It should include the following:

C/P (Check point), Grid From/To, Bearing, Distance/Time, Description

Each part of the route is split into "legs" each with it's own info from the above sections.

So "leg 1" would look something like this:

01 SU123456 SU124567 2300mils 200m/6 minutes

Description

Follow tree line for 50m South to small stream, turn East at small stream and follow for 100m to clearing, continue 50m to far Eastern edge of clearing.

Then the next leg would begin from this grid and so on until you reach your destination.

Before Execution

Relate the map to the ground

Once out on the ground it is important to relate your map to the ground before you set off. This means "orientating" the map so it faces and reflects your direction of travel.

Pick out obvious features for use in navigating

As with the planning phase you will have identified features that are easy to navigate by, ie high ground, specifically shaped woodblocks, etc. Now you are out actually looking upon the ground your map reflects, it may make sense immediately or you may find you see an obvious feature previously overlooked during your map study. Use these features to aid you whilst travelling. It negates having to walk carrying the map and looking at it all the time.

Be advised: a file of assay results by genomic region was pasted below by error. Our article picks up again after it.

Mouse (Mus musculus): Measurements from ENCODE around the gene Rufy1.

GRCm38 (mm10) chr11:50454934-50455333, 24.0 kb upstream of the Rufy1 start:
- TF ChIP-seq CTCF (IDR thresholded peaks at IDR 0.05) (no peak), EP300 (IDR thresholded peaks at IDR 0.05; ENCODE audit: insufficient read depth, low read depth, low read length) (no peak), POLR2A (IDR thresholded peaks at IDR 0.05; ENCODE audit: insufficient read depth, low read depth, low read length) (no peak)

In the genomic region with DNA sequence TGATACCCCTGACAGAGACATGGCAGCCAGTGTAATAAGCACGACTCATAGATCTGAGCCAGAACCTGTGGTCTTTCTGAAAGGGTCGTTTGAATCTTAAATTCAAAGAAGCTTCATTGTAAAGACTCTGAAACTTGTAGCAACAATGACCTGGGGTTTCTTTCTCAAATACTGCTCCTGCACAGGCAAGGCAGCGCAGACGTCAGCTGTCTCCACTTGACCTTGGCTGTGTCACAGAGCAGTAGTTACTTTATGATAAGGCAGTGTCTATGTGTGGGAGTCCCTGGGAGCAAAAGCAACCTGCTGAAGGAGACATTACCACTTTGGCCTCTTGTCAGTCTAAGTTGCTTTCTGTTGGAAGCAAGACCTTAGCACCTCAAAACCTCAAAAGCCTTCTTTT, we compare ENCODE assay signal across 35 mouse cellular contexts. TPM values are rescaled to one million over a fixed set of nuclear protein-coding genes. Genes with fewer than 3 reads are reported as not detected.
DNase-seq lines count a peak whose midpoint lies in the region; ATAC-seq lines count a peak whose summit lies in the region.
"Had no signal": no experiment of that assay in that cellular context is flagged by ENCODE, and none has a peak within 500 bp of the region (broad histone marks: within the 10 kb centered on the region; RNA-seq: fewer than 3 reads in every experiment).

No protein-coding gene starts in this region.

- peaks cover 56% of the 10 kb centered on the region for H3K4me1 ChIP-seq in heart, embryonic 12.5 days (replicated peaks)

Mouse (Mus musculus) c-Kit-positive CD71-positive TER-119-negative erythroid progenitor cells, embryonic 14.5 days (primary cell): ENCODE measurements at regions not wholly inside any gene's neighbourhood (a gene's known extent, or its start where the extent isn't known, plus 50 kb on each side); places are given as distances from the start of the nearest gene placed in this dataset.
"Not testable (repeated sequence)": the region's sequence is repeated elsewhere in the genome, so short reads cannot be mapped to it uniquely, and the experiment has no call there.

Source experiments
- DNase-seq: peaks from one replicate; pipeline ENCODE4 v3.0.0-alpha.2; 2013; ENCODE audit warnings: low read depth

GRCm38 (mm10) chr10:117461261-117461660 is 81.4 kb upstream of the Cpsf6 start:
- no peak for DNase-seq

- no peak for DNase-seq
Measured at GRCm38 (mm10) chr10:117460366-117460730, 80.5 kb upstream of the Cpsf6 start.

Note the start time

Important for your planned route as you cannot know how long you have taken between legs if you do not note the start time. It also gives you the opertunity to realise you have gone wrong, should your current leg be planned for 10 minutes and you take 15, it's time to check nav and see where you went wrong.

On The Move

Look towards features that can be identified on the map

Again this is for ease of navigation, use obvious features to navigate, not actually approaching them but keeping them in view can let you estimate your direction and location easily.

Check compass before changing direction

Always check your compass before changing direction. This is to give yourself and extra failsafe should you go wrong at any point. And to gain that warm fuzzy feeling that you are following your route correctly. Have the confidence to trust your compass.

Repeat procedure on each leg

At the end of one leg and before the next one begins, repeat the above procedure. Avoiding small mistakes can negate larger ones in the future.

Pacing